Our society demands ability, efficiency and results from us all. Corporations are expected to pay high salaries to highly capable staff and to get rid of the incompetent. I have a heard of a company that posted a flyer on the office walls that read: “If you have no ability, then get out!” In today’s world there seems to be a growing tendency to try to justify meritocracy and performance-based wages.
If we look back at the history surrounding disabled people in Japan, however, we see that special policies were devised for this minority, at least after World War II. Under the guise of “protection,” people with and without disabilities have been always segregated — at school, in local communities and at the workplace. This has resulted in special consideration being given to disabled people, but it has also been a type of ostracism that has led to discrimination. Up until three years ago, some mentally disabled people were denied the right to vote, based on the idea that they lacked the capacity to reach clear decisions.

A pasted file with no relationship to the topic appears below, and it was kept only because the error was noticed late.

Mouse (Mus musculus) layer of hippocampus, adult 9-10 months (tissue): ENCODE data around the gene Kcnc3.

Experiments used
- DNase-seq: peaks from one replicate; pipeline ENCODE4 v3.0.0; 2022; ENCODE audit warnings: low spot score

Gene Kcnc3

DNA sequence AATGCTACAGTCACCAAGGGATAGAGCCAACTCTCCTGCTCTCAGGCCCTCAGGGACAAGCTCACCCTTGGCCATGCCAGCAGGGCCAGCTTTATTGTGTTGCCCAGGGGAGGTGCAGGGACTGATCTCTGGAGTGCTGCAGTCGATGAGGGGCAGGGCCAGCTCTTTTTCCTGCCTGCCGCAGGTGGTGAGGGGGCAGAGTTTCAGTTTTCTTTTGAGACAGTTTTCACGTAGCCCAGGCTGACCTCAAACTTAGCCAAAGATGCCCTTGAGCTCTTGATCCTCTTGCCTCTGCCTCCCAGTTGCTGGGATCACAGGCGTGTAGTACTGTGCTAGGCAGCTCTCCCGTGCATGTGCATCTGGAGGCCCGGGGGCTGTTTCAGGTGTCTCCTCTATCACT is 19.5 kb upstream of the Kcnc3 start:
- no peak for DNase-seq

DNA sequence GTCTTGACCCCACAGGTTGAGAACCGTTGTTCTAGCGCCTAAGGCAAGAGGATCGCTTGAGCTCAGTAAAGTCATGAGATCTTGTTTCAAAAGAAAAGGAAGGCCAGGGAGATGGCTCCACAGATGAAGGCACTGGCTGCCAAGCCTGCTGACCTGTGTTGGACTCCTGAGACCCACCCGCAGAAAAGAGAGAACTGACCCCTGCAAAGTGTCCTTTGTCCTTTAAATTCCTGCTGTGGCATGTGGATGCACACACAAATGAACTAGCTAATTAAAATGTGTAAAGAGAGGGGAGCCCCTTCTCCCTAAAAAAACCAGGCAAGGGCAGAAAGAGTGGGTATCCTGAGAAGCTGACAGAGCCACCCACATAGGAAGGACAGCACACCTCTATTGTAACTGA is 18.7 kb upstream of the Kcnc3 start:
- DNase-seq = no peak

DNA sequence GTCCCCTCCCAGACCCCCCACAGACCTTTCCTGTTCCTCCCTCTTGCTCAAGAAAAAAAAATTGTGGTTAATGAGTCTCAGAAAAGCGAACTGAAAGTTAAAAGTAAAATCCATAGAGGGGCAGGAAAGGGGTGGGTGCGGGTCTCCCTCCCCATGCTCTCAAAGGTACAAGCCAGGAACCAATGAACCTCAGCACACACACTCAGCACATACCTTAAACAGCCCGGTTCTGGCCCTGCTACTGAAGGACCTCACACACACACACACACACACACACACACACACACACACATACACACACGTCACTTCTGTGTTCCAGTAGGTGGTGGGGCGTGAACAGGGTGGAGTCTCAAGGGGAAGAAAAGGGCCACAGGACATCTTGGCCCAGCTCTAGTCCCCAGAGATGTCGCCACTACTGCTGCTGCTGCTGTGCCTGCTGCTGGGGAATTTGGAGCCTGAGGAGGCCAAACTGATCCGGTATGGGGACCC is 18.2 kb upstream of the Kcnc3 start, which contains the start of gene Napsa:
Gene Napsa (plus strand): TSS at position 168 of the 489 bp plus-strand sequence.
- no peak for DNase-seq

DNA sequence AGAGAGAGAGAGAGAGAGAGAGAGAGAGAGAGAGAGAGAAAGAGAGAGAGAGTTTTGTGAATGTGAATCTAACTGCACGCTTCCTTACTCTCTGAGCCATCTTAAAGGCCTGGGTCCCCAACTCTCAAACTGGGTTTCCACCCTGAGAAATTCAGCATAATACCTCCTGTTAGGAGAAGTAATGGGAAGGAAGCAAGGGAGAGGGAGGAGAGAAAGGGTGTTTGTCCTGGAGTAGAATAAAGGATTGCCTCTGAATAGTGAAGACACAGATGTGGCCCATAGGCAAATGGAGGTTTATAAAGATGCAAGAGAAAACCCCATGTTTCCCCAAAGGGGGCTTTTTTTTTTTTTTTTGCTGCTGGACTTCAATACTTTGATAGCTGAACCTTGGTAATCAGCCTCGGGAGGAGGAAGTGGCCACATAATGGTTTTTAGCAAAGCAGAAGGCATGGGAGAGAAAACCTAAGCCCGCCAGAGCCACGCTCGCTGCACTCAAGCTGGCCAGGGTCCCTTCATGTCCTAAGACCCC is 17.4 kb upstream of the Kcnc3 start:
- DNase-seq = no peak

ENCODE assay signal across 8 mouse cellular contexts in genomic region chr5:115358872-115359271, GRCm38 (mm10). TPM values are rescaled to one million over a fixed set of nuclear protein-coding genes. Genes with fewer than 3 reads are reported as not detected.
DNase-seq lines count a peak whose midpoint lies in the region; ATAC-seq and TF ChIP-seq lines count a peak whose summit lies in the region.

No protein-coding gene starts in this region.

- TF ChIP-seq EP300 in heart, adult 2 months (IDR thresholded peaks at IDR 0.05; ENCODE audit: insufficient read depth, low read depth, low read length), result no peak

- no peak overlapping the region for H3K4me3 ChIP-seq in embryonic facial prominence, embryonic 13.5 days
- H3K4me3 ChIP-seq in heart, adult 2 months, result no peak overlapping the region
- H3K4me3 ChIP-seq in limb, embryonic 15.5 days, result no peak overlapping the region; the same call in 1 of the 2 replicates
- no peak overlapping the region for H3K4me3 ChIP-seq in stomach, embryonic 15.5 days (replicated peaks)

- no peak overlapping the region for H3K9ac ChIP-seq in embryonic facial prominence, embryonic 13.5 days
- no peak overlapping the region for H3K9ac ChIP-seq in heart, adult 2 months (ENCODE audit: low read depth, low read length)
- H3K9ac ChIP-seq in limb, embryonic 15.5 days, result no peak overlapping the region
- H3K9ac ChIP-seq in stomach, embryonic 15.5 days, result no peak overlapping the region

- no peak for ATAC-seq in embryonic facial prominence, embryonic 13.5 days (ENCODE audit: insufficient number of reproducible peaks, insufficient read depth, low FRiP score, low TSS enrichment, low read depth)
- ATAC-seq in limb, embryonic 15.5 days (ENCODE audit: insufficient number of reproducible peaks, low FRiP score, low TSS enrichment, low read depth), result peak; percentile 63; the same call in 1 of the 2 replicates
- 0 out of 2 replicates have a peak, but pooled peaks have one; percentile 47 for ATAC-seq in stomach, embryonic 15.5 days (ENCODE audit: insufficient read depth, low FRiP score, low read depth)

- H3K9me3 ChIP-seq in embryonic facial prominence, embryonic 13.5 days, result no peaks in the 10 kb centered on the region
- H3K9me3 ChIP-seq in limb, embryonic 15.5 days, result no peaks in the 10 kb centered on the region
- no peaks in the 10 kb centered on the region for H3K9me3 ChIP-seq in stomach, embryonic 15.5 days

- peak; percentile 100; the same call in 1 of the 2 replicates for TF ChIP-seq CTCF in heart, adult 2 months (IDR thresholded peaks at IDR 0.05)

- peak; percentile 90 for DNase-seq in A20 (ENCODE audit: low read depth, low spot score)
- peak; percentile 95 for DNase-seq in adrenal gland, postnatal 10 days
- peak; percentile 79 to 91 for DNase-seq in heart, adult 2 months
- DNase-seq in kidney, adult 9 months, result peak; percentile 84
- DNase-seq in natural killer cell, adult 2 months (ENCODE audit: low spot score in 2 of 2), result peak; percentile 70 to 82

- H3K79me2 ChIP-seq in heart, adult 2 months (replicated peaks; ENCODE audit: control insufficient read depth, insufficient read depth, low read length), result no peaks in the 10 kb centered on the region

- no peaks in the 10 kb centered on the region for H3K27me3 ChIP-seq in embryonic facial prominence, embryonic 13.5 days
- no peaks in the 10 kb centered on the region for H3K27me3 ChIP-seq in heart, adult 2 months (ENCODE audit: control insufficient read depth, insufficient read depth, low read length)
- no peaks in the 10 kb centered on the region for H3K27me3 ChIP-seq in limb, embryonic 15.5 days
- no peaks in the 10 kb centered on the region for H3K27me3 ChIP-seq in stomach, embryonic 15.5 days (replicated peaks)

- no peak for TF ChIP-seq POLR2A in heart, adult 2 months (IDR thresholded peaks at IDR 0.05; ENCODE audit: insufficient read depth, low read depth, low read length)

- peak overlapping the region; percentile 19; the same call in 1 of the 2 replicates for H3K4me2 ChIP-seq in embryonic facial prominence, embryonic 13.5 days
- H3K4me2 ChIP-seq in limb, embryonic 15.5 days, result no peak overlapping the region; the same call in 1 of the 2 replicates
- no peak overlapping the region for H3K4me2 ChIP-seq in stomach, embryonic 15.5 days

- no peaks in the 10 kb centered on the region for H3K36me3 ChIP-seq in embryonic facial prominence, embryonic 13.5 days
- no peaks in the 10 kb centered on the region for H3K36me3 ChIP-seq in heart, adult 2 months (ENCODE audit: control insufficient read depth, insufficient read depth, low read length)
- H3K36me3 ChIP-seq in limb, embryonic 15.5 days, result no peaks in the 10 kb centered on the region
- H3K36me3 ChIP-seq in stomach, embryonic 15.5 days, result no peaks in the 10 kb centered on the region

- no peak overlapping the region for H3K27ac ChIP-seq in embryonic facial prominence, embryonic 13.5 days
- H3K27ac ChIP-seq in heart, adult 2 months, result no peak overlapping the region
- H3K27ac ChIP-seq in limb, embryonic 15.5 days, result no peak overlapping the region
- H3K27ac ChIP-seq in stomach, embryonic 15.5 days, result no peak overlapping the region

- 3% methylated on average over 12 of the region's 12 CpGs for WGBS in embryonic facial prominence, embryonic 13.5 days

Voices of protest rose against this history of exclusion and discrimination. Disabled people began to fight for their rights. Little by little, normalization and equality were legislated. Finally, this year, the Law to Eliminate Discrimination against People with Disabilities was enacted. This important statute obliges public institutions and corporations to take necessary measures to eliminate factors that impede the opportunities of people based on disability and to ensure that the disabled community can participate on a level playing field alongside the rest of society. In effect, it meant that public institutions could no longer refuse to accept a person based on their disability.
This shift was the achievement of disabled people themselves after long years of struggle. But while there is much that still needs to be done to take such progress further, disabled people should not necessarily be forced to conform to the existing social norms of people without disabilities.